Analysis--Natural Numbers

Posted by GwanSiu on December 27, 2017

At the begining of this year, I plan to learn mathematics analysis and it will be helpful for my future research. Thus, I decide to open a new session in my blog and write some article about that. This’s my first article about analysis and the reference book is Analysis I & II written by Terence Tao. In this article, I talk about Peano axiom, addiction and multiplication.

1. What’s Natural Numbers?

I belive most of us have learn natural number from primary school. At that time, we just know how to calculate natural number or apply some operation, such as addiction, substraction and etc. However, we didn’t know what natural number is and why addiction should be like that. During the period of secondary school, we may receive an informal definition about natural numbers.

Definition 1.1(informal): A natural number is any element of the set

which is the set of all the numbers created by starting with 0 and then counting forward indefinitely. We call $\mathbb{N}$ the set of natural numbers. This definition indeed solve the problem of what natural numbers are. However, it still make us get confused in some sense. For instance, it don’t give us a definition how to keep counting indefinitely without cycling back to 0. Also, how to perform operator such as addiction, multiplication, and exponentiation on natural numbers?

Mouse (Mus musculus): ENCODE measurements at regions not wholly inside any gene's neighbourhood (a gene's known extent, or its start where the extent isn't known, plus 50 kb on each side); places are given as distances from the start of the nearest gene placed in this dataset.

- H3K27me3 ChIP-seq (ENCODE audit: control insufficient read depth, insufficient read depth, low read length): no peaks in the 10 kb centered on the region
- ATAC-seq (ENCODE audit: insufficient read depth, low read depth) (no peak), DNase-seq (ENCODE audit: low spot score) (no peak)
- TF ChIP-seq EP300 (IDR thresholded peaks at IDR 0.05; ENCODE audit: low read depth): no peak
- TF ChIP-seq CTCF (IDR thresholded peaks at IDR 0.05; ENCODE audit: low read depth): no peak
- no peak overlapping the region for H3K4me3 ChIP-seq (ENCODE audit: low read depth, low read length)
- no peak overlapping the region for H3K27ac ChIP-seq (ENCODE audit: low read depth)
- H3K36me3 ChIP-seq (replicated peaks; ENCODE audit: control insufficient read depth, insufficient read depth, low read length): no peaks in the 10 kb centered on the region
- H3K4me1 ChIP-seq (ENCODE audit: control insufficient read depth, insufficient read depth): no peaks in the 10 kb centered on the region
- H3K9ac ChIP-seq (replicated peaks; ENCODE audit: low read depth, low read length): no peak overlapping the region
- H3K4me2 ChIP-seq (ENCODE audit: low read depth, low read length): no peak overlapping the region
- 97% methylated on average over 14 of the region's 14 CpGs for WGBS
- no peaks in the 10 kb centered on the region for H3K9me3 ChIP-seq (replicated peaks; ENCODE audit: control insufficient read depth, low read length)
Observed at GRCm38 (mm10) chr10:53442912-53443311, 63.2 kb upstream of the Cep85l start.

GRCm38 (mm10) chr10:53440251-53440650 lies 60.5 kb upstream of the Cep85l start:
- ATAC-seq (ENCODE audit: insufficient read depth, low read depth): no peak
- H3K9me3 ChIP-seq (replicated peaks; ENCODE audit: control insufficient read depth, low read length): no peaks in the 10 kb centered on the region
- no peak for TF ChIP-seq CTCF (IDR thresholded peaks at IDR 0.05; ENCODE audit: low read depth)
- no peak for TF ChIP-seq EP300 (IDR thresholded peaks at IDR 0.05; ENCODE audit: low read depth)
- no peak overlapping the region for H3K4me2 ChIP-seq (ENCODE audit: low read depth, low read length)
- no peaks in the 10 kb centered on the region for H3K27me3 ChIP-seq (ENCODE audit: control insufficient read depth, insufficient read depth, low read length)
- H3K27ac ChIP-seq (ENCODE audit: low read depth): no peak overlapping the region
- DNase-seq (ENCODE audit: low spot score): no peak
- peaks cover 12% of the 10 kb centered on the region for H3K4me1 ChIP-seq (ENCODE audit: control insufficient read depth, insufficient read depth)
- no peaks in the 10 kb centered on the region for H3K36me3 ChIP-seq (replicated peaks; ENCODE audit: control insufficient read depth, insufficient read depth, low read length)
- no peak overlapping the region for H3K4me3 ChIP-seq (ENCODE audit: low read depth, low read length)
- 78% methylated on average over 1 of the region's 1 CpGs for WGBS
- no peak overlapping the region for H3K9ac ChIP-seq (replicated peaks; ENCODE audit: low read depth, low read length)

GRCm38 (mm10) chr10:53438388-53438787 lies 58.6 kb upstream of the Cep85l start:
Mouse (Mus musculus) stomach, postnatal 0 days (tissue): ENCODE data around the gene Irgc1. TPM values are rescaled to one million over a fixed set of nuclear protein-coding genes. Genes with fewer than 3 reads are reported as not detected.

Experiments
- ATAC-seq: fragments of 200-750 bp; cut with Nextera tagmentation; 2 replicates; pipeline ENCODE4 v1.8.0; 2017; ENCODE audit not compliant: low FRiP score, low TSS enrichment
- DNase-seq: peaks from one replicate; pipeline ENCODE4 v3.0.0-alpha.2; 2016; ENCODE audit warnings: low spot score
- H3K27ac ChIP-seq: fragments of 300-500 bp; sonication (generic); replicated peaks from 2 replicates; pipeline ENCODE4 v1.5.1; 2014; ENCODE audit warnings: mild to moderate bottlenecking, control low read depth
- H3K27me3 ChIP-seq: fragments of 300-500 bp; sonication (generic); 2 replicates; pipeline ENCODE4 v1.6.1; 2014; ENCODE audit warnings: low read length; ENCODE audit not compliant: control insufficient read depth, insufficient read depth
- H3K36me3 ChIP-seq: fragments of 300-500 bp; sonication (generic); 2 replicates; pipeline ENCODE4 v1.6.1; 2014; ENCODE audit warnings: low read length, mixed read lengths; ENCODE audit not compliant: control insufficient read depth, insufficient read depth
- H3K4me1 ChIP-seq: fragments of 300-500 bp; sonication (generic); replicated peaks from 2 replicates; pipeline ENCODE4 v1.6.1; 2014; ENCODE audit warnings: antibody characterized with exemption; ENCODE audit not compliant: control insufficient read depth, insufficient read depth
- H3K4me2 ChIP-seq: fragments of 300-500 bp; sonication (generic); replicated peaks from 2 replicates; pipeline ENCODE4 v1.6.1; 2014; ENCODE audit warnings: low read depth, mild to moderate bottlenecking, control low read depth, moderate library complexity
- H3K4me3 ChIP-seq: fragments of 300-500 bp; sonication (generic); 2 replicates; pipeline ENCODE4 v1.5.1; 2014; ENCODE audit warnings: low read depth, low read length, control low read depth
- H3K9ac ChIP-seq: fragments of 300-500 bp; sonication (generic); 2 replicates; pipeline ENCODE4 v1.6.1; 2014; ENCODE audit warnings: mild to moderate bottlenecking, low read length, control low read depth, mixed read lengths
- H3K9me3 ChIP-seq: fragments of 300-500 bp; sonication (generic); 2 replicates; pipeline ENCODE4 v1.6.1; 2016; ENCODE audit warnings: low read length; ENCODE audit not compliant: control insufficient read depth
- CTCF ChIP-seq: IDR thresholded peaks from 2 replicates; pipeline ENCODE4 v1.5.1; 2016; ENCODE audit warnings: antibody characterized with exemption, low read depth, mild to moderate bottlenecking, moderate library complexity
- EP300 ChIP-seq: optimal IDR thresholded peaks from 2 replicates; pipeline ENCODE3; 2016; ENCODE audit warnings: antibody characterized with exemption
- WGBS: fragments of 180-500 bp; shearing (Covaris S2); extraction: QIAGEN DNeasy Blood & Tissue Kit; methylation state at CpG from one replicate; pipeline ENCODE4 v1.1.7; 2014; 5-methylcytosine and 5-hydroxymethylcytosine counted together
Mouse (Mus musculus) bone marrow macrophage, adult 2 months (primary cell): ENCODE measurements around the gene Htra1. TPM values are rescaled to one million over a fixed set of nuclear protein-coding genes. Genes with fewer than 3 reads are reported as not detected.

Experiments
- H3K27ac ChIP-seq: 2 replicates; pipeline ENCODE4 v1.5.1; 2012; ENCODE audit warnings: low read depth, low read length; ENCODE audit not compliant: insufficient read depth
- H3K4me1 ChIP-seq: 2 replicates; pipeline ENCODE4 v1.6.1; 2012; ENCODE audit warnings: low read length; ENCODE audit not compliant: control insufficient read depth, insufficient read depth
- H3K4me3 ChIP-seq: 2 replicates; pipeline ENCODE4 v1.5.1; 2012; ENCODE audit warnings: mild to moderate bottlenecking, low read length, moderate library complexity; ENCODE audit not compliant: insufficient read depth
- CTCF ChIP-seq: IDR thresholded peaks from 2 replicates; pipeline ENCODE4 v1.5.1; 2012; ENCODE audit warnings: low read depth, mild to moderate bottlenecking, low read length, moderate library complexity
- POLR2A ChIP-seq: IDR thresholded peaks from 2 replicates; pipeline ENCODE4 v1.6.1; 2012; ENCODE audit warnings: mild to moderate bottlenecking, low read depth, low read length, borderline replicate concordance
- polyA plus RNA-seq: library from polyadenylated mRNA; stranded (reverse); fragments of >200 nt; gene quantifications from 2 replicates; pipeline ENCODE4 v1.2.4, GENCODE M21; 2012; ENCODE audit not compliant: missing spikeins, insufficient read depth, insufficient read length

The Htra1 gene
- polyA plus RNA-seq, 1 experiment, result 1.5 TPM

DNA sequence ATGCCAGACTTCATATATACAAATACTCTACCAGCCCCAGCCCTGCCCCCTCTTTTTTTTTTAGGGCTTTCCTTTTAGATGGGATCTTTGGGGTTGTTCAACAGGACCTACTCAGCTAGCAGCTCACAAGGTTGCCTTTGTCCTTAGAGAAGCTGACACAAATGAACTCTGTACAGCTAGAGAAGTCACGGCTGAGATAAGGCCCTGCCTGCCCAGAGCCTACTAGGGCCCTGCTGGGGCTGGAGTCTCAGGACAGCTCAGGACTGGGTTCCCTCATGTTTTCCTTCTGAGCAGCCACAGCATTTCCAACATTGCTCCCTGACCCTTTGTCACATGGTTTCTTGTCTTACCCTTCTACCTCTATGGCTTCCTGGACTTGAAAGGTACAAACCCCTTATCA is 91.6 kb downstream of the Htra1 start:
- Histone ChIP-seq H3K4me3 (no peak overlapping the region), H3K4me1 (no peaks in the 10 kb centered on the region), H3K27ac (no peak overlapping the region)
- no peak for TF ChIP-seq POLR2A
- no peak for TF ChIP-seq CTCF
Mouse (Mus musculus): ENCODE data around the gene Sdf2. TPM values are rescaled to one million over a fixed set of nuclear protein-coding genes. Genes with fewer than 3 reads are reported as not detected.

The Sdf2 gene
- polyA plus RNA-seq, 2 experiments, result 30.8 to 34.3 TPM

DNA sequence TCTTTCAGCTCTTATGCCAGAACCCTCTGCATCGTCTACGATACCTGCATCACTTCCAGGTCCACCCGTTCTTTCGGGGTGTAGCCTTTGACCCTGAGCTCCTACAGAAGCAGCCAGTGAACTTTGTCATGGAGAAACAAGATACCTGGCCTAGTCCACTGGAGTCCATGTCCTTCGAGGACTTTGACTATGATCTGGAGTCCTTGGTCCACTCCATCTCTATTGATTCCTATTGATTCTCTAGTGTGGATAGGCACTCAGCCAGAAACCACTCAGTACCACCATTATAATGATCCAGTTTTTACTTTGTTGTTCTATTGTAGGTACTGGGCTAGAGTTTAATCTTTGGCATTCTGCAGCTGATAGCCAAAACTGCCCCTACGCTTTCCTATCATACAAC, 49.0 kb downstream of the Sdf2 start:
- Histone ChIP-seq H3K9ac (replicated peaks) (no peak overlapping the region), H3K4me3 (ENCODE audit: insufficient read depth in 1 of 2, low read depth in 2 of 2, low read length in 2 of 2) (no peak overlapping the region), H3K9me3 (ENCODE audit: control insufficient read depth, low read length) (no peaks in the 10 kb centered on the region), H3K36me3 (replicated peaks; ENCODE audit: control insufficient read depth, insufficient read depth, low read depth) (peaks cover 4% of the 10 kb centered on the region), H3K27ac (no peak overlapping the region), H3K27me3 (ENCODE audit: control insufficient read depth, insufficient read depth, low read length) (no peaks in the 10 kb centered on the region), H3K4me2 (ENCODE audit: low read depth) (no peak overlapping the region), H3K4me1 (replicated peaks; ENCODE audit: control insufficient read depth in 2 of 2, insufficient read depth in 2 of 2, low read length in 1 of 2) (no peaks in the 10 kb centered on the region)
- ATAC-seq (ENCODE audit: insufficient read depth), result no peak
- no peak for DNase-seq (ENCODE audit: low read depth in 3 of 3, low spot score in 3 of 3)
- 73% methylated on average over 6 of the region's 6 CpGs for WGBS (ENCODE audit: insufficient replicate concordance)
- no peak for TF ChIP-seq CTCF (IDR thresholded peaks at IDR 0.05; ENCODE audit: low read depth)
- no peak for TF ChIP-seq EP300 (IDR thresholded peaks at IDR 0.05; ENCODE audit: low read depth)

Actually, we can define complicated operations in terms of simple operations. For instance, exponentiation is nothing but repeated multiplication; multiplication is nothing but repeated addiction. What’s the addiction? Addiction is nothing but counting forward, or increment.

Thus, to define natural numbers, we will use two fundamental concept: the zero number 0, and the increment operation. Let’s start Peano axiom!

2. Peano’s axiom

Axiom 2.1. 0 is a natural number. Axiom 2.2. If n is a natual number, then n++ is also a natural number.

Axiom 2.3. 0 is not the successor of any natural number, i.e., we have $n++ \neq 0$ for every natural number n.

Axiom 2.4. Different natual numbers must have different successors, i.e., if n,m are natual numbers and $n \neq m$ , then $n++ \neq m++$. Equivalently, if $n++ = m++$, then we must have $n = m$.

Axiom 2.5.(Principle of mathematical induction) Let $P(n)$ be any property pertaining to a natual number on $n$. Suppose that $P(0)$ is true, and suppose that whenever $P(n)$ is true, $P(n++)$ is also true. Then $P(n)$ is true for every natural number n.